4. In line with the Memorandum of Understanding signed on January 1, 2024, between the governments of the Republic of Somaliland and the Federal Republic of Ethiopia, both parties have reached an agreement for the lease of a military base from Somaliland to Ethiopia. This agreement carries great significance as it includes Ethiopia’s recognition of the Republic of Somaliland.

It is worth noting that the naval base in question is being leased to Ethiopia, not sold, for a specified period of time. The official signing of the agreement will be subject to approval from the respective legislative councils.

  1. The Republic of Somaliland has achieved commendable success in stabilizing security within its borders. Moreover, it has played an active role in enhancing the overall security of neighboring countries and the entire region.
  2. The Somaliland government is appealing to nations across the globe to acknowledge the Republic of Somaliland, emphasizing its potential for bringing strategic and security benefits not only to the region but also to the entire world, with a specific emphasis on Africa and the Horn region.

7. The Republic of Somaliland requests the support of the international community to bolster the security and stability of the region. It emphasizes that any decline in security measures could have far-reaching consequences for the ongoing peace process. Furthermore, the Republic of Somaliland urges the international community to exert pressure on the Somalia government to halt the conflict it is currently perpetuating in the Horn of Africa.

  1. The government of Somaliland brings to the attention of the international community that the government of Somalia has intentionally reneged on all agreements made with Somaliland. These agreements encompassed cooperation on security matters and the commitment to avoid spreading divisive and hateful rhetoric. The government of Somaliland urges the international community to ensure that these agreements including air space control, along with other witnessed agreements, are upheld in an impartial and equitable manner.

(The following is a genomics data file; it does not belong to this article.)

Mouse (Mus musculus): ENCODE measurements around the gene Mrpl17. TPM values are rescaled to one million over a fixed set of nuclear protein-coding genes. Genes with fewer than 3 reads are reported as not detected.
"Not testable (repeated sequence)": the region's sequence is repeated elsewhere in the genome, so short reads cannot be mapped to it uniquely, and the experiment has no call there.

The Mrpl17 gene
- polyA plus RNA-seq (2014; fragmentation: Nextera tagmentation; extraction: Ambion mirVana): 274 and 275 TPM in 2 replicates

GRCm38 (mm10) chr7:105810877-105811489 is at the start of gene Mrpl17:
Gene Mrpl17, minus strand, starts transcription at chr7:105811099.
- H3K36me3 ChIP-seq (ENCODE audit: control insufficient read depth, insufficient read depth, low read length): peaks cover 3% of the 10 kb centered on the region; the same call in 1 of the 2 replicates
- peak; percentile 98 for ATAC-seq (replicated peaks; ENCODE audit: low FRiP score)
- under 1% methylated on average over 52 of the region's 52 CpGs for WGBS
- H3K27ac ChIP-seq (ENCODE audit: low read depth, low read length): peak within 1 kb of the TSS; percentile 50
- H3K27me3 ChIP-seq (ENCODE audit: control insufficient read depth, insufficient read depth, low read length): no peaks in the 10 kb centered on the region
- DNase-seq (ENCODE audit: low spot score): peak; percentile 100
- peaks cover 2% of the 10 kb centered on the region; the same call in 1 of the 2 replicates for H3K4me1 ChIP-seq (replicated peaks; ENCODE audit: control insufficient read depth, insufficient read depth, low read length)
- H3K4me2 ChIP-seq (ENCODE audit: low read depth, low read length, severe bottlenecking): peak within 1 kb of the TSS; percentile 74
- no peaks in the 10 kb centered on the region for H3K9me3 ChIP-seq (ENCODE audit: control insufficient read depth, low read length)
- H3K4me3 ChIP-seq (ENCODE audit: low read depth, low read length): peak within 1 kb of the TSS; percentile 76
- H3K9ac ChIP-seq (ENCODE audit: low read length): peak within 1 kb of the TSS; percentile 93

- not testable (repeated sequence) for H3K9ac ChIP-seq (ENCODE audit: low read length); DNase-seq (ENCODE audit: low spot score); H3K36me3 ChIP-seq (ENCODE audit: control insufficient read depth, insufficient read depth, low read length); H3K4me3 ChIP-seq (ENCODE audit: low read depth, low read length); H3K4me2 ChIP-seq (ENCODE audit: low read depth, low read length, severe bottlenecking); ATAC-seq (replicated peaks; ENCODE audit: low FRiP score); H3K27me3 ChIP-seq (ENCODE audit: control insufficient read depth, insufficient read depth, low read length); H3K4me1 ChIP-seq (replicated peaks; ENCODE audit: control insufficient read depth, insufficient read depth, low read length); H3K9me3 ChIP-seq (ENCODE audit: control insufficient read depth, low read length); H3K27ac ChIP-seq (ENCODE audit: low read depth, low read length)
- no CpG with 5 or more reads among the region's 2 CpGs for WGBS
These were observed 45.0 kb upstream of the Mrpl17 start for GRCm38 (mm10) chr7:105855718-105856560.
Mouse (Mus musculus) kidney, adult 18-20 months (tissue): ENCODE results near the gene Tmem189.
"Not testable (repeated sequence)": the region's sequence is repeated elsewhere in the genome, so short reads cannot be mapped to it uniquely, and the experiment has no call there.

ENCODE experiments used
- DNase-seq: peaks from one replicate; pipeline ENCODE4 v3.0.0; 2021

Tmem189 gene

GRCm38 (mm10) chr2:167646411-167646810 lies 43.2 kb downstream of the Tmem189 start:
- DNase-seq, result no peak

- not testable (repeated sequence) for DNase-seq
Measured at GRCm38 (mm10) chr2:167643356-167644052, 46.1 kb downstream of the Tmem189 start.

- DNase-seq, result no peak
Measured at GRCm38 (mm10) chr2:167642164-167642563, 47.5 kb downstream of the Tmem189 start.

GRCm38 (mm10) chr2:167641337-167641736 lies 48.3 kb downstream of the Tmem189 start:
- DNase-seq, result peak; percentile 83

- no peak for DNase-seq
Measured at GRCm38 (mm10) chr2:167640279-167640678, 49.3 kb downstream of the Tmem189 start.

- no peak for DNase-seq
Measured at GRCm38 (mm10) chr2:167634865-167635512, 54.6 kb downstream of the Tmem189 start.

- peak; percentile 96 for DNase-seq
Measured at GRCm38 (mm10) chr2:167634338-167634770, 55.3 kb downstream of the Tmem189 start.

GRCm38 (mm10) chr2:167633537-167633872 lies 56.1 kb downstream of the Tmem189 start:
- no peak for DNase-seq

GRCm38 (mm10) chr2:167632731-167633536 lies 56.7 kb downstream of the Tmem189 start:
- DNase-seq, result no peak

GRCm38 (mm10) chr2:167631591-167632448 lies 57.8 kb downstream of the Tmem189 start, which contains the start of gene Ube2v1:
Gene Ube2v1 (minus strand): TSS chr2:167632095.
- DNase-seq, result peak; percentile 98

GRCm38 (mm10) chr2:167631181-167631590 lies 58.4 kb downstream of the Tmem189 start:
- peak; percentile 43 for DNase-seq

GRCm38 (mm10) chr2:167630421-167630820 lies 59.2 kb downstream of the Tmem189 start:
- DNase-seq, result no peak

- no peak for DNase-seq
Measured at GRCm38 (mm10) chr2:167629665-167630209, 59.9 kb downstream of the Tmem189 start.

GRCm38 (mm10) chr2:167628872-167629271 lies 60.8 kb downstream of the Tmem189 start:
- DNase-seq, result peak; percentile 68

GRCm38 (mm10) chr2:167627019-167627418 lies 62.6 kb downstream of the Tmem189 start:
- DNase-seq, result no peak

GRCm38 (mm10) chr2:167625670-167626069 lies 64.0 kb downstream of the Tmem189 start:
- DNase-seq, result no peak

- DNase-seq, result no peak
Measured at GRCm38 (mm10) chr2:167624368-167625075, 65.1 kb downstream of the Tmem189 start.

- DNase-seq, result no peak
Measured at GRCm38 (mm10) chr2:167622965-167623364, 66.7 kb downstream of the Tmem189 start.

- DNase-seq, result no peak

2. The leaders of Somalia have openly endorsed the Al-Shabaab terrorist group, encouraging them to execute terrorist attacks in the Republic of Somaliland. They have spread various unfounded allegations, such as the claim that the presence of an Ethiopian naval base in Somaliland would result in our people forsaking Islam. Nevertheless, it is worth noting that Ethiopia already maintains a base in Somalia and other Muslim countries.
  3. During these ongoing disputes, Somalia asserts its right to engage in the maritime agreement, as they have already done so. They do not oppose the agreement itself but object to allowing the Republic of Somaliland to participate in it. However, the resilient Somaliland government staunchly rejects this decision, showcasing their unwavering dedication to fulfilling the aspirations of their people.
  4. We strongly urge the Somali government to cease the dissemination of misleading information to the Somali people and to halt their involvement in inciting violence and supporting extremist organizations.
  5. The Republic of Somaliland stands resolute in its decision to refrain from entering into any negotiations concerning its nationality and sovereignty over its land and sea. It remains dedicated to safeguarding its territorial integrity and asserting its rightful control over its land and maritime boundaries.

13. The government of the Republic of Somaliland sincerely recognizes and commends its vigilant citizens for their unwavering dedication to safeguarding the nation. Additionally, the government urges the people to exercise caution and remain vigilant against statements made by the government of Somalia and those who pose a threat to the Republic of Somaliland.